Beauty Belly

“Toward the end of the dance, the adolescent girl or girls (who have very recently had their first menstruation) jump up and look into the interior of a large abalone shell. ‘You look into it to see what you can see. See the future, see the beauty. Maybe, maybe you can see the beauty of your future,’ he laughed (Merve George Sr). The colors of the shell, Merv told me, do indeed matter, as they are part of how the vision the girls see unfolds.”
~ Les Field, “Abalone Tales”*

Sand between toes
and ocean waves lapping
sea foam forming somersaults,
dancing with wind
and knowing freedom
in its truest sense.

Salty kisses from ocean spray
still linger in my mind
from that day.

That day, I looked to the water
and knew it was time to let go
of the old.

The scent
of sanctuary
as I held my belly
and surrendered
to the water
what I thought
I should be
or should do;
“it is up to you,”
she said. Waves crashing,
my belly releasing expectations
and ornery delegations
of decisions
and limiting strategies
into the ocean’s motion.

The barrenness, the drought
I felt
when I let it all go
was momentary.
She filled me up, that endless
pulse of lunar licking.

But the banshees tried to call to me
from dark corners
I was told not to look into
like silent graveyards
humming with trapped ghosts;
cryptic kleshas clouded clues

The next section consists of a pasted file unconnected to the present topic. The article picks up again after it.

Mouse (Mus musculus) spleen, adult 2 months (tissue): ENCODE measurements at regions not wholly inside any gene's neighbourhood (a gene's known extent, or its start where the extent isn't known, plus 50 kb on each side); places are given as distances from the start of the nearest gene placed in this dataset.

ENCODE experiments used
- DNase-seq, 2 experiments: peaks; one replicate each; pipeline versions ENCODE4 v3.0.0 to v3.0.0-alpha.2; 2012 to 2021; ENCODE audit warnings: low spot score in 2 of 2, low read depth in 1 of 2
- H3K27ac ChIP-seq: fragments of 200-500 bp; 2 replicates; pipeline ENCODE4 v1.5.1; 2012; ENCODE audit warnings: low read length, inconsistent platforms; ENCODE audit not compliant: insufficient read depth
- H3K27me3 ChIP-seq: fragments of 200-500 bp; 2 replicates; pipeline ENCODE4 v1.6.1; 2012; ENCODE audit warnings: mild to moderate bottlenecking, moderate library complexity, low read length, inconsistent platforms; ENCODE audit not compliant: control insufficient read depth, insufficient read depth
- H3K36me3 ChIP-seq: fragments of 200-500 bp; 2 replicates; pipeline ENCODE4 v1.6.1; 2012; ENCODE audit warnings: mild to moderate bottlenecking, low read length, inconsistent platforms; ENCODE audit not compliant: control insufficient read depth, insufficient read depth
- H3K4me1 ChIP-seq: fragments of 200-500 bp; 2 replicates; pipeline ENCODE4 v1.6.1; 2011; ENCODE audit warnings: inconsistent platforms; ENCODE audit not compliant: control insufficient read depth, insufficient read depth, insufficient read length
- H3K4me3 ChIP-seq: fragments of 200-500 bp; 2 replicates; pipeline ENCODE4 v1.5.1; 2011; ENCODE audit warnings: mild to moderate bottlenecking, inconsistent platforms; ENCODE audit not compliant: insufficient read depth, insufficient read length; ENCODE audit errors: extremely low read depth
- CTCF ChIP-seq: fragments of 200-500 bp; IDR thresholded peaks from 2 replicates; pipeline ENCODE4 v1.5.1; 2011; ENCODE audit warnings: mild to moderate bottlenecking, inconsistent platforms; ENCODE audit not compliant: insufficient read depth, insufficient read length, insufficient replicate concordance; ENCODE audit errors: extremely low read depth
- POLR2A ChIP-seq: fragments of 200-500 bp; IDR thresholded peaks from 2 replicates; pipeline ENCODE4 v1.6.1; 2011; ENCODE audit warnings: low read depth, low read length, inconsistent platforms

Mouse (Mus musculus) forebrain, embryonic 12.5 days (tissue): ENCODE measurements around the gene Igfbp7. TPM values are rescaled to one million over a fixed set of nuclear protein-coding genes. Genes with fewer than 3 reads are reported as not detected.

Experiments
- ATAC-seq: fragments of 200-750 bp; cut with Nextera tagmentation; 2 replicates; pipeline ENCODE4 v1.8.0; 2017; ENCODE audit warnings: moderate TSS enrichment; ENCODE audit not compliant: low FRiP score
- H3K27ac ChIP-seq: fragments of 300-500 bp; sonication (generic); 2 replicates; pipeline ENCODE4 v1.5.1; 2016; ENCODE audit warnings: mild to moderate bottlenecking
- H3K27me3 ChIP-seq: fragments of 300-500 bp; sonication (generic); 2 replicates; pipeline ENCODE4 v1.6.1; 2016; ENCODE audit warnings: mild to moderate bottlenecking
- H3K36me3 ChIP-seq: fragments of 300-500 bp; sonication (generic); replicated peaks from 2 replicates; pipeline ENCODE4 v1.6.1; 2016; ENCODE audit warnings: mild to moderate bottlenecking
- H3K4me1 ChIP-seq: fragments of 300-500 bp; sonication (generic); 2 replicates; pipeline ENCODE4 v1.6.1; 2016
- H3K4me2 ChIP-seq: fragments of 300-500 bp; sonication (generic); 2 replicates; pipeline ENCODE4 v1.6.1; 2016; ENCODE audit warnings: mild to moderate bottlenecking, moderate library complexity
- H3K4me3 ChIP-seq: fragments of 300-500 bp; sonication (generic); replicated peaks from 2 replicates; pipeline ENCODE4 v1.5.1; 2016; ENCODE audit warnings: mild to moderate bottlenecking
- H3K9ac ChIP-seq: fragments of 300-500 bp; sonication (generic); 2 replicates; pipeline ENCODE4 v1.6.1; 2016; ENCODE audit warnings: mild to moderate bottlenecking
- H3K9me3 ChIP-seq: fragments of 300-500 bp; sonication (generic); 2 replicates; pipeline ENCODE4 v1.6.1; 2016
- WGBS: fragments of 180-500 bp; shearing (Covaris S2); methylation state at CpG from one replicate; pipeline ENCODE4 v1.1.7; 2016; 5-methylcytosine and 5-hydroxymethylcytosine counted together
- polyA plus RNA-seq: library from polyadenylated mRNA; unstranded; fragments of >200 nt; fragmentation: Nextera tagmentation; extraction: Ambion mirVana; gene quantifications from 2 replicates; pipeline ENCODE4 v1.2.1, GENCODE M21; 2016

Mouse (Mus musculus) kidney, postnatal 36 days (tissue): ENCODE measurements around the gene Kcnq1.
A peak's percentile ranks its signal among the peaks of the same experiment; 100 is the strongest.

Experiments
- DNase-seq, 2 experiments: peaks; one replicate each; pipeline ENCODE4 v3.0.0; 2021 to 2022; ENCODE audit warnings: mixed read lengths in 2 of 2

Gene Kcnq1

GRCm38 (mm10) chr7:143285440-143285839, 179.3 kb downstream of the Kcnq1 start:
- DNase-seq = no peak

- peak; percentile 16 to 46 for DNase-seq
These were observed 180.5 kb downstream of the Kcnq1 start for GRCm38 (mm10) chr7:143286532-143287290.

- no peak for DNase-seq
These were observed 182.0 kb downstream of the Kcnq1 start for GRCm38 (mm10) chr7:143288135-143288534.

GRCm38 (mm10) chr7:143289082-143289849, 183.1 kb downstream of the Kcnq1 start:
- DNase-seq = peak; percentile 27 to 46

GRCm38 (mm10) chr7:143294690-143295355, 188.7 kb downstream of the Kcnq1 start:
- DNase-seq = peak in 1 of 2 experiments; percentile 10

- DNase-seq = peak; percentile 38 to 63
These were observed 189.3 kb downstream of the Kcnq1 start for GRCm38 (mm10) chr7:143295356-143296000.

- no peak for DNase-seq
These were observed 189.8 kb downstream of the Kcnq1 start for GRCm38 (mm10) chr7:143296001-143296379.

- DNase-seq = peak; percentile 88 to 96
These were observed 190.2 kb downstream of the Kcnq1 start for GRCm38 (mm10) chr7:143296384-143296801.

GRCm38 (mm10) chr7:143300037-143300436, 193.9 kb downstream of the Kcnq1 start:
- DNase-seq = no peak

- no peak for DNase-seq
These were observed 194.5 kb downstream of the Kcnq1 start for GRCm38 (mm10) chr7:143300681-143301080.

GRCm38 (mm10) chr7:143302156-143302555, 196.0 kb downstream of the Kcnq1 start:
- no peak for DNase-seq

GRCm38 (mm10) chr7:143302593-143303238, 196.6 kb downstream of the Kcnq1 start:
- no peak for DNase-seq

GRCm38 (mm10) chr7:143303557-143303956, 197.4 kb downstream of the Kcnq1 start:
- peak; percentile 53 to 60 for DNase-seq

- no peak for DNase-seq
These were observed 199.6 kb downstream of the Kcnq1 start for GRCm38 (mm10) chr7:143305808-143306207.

to the me I knew
was in there,
somewhere. They didn’t like that I was
making room
for something of which they didn’t approve.

But, I knew I wanted to look into the abalone
and see beauty.
I wanted my community
to watch me
in my early teens
as I looked into that half-shell
with soft eyes and heart swell
knowing that my belly
was also rainbow silver iridescent………………beauty
reflected in beauty
of swirling pools of shining silver,
forever dreaming into being
and reminding me:

the ancient is in motion,
sand saltate,
time tumble,
sun sparkle,
the ancient is in motion —
in you
in me
in the mirror belly of the abalone.

*”Abalone Tales” was a joint effort between anthropologist Les Field and the great people of coastal California: Mattole, Pomo, Wiyot, Hupa, Karuk, Yurok, Ohlone, Esselen, and Tolowa. May their memories, ways, and rights live on…

November 20, 2010 — Part of my unraveling as a woman is to make note and honor the ways and traditions of the people who have not completely lost touch with significant, symbolic ways to relate to rights and shifts in a woman’s life. This poem is an attempt to capture the process of letting go of the old ways to make room for the ancestral wisdom that is stowed away in all our memories…just waiting for the moment to be acknowledged and welcomed into the everyday dream world we create with each other. Can we make room for the simplicity of beauty?

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